I’ve been an artist all my life, going from a refrigerator Picasso to a professional Judaica artist in a mere 50 years or so. For all that time, I worked in black-and-white: pen and ink, charcoal, graphite. In 2001, I went from an avowed atheist to an involved Jew and a world of color opened up to me. The conversion led me to study in Jerusalem, and that’s where I found my new profession as an artist.
Jerusalem is a city of buildings made from sandstone that goes from a soft tan in the morning to blinding white at midday to deep gold at sunset. Most of its color comes from the people that live there, and the ideas they express. Jerusalem is (among other things), a city of artists. Painting, glass, calligraphy, textiles, sculpture…it’s all there. The art expresses every kind of notion, from complete abstraction to a love of the land, from modern art to religious longing.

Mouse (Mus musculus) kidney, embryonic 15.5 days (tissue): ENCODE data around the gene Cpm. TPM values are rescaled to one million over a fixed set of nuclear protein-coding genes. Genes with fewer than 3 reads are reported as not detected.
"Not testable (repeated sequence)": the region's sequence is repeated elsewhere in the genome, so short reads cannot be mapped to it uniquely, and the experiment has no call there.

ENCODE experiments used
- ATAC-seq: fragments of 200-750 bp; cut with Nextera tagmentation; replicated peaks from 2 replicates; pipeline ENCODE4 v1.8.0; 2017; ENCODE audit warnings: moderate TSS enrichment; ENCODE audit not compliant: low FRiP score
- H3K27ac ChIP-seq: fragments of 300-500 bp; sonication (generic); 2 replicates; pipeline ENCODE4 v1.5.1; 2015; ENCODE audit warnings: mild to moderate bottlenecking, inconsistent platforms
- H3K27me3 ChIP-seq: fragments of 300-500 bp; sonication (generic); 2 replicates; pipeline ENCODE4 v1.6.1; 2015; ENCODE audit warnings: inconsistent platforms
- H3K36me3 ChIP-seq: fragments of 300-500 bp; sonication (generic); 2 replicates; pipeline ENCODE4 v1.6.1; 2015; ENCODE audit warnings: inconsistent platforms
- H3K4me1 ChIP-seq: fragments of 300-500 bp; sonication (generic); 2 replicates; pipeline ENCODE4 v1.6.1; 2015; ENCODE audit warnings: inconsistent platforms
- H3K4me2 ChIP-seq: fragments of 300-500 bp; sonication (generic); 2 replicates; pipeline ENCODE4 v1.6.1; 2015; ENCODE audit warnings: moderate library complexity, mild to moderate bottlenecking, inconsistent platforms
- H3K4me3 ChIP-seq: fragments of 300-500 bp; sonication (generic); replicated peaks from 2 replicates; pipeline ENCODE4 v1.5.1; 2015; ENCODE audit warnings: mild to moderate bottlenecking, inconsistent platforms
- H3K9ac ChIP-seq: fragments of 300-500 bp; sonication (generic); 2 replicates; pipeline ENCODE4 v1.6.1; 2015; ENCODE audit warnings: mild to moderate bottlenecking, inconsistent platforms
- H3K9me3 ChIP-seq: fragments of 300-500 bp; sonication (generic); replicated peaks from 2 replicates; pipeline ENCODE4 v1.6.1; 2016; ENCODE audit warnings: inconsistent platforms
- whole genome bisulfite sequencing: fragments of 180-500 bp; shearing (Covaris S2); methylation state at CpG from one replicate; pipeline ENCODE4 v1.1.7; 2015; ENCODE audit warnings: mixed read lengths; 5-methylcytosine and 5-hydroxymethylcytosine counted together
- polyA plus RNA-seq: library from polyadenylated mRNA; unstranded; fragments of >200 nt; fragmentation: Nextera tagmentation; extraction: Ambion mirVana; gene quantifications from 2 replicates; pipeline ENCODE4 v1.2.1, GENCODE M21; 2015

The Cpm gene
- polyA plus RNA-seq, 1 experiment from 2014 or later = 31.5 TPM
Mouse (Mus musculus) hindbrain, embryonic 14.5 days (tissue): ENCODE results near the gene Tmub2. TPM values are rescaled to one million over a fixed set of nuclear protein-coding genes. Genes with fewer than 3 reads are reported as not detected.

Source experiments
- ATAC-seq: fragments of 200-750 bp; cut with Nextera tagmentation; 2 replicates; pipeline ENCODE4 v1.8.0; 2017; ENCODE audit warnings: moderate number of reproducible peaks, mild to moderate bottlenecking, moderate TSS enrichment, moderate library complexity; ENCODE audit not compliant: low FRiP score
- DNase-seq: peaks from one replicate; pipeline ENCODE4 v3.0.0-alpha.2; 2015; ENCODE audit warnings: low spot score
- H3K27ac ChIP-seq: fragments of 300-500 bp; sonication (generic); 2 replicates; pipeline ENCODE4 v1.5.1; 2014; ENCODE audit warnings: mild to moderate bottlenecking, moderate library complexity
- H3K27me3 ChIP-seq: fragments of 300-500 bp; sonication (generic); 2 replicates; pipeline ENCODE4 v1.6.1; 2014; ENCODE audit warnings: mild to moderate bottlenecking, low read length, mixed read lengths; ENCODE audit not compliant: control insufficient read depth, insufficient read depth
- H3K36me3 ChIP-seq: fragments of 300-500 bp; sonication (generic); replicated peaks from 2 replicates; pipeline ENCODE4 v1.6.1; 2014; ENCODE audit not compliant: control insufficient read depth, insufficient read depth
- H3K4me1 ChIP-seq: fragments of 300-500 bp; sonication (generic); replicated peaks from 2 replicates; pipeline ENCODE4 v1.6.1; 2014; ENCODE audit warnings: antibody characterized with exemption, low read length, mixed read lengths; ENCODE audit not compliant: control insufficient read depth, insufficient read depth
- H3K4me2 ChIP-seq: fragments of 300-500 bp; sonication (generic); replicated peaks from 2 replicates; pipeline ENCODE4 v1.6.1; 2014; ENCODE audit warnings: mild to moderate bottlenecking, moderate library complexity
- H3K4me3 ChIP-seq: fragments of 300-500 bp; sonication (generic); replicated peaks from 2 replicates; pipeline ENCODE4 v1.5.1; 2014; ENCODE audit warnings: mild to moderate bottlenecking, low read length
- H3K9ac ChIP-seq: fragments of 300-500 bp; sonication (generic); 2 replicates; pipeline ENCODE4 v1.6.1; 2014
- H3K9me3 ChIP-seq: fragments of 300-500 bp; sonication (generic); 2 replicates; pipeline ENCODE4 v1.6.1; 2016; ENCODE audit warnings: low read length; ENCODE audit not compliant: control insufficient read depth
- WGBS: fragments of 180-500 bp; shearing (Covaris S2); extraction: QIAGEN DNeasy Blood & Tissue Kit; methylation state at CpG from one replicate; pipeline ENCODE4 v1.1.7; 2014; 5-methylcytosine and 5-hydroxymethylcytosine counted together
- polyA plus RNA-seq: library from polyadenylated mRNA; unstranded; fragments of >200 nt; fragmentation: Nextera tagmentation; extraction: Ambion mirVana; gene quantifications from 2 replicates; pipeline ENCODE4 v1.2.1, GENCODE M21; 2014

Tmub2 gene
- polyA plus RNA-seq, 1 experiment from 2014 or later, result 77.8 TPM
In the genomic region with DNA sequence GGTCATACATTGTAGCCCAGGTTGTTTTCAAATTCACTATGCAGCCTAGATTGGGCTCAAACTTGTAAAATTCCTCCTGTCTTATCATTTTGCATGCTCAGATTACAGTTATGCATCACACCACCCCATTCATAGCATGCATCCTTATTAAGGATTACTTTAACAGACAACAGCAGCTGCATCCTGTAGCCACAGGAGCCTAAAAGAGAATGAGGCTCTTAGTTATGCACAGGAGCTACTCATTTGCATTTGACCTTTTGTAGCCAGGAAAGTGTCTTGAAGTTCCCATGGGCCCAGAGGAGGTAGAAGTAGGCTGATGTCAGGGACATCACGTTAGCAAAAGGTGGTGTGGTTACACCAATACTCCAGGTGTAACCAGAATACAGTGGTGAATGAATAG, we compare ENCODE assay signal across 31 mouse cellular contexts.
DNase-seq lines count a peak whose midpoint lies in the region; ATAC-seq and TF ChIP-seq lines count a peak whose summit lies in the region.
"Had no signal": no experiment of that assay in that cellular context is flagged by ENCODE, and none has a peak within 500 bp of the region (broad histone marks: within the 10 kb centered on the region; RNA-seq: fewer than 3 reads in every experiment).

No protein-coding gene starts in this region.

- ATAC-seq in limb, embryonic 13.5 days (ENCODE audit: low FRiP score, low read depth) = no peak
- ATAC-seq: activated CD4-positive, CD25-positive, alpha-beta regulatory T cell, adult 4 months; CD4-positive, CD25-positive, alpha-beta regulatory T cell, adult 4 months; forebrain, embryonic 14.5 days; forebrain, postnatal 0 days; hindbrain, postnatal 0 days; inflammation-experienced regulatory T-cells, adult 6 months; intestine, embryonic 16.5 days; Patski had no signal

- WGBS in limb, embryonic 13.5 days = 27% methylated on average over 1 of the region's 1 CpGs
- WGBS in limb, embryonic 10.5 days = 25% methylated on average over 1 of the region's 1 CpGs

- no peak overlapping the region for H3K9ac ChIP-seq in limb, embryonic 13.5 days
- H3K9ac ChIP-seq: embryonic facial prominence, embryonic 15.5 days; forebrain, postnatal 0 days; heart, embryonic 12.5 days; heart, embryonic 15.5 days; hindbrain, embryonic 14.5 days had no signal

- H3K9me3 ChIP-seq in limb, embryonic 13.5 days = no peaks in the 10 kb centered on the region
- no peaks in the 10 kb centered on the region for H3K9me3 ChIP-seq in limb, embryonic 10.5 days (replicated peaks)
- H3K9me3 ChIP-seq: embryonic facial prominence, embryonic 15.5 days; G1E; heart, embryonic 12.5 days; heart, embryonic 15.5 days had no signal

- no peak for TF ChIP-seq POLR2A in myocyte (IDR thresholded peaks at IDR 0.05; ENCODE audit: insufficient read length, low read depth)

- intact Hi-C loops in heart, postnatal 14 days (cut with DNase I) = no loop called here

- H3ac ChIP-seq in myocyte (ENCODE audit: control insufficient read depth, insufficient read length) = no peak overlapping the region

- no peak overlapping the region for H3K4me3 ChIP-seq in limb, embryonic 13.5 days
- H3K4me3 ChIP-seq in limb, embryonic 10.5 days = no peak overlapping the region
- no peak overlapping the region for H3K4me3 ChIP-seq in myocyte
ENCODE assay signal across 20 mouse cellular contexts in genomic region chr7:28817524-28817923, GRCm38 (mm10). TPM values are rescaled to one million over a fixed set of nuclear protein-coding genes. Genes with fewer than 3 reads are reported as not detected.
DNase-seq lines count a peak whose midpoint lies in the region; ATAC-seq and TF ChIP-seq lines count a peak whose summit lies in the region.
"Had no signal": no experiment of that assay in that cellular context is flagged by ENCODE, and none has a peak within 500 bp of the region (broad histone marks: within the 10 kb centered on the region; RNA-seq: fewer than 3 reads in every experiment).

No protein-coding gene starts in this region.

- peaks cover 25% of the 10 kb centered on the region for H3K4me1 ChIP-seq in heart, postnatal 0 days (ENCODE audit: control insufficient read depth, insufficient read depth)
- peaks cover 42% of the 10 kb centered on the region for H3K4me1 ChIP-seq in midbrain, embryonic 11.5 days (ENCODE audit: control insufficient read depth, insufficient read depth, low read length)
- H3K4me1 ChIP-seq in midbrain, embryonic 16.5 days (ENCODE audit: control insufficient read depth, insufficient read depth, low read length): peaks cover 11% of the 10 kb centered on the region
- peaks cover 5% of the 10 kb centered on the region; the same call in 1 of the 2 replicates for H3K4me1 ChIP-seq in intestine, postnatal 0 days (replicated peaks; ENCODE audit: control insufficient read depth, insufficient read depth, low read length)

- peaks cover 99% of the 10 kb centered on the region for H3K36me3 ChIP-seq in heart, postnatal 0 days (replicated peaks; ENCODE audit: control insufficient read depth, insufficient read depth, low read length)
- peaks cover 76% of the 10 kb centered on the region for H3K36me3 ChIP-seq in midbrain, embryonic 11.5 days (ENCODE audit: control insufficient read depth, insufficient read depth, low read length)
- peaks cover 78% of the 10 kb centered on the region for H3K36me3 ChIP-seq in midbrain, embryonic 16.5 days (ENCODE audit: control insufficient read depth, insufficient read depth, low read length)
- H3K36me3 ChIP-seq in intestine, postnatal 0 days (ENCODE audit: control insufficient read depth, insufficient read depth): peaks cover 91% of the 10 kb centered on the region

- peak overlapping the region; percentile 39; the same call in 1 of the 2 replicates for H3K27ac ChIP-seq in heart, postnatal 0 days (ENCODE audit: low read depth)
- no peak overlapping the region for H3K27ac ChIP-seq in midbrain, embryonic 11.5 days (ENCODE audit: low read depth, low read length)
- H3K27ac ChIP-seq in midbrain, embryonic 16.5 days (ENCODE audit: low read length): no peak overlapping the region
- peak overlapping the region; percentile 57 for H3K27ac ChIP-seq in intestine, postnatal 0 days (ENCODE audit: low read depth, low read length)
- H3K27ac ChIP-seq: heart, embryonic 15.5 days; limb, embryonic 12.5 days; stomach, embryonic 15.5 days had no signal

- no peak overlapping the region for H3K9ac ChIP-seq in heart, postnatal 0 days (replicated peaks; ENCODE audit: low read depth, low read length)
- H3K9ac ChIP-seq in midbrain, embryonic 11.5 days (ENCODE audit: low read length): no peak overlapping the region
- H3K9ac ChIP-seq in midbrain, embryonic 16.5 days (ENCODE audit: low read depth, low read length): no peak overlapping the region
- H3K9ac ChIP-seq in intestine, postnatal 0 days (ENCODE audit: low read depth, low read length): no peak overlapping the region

I stayed in Jerusalem a month on my first trip in 2006, to study at Pardes. I didn’t expect to find so much art and so many generous artists willing to share their ideas, their work, their techniques. A chance meeting with a micrographer/artist in a gallery led to meeting world-class calligrapher Izzy Pludwinsky, and that led to meeting the master of Jewish papercut artists, Archie Granot. I immediately became fascinated with papercutting and awed by Archie’s work. I searched out all the fine paper and X-acto blades I could find in the ancient city. I went to school by day and cut paper by night.
Today, I have developed my own papercutting style and have a Judaic art business, Hebrica. It’s not full-time yet, as I still have a marketing practice, but my goal is to make it my “retirement job” when the time comes. I have returned to Israel and hope to do that again, soon and as often as I can. For me, it’s not only a distant and exotic place to travel, it’s the source.
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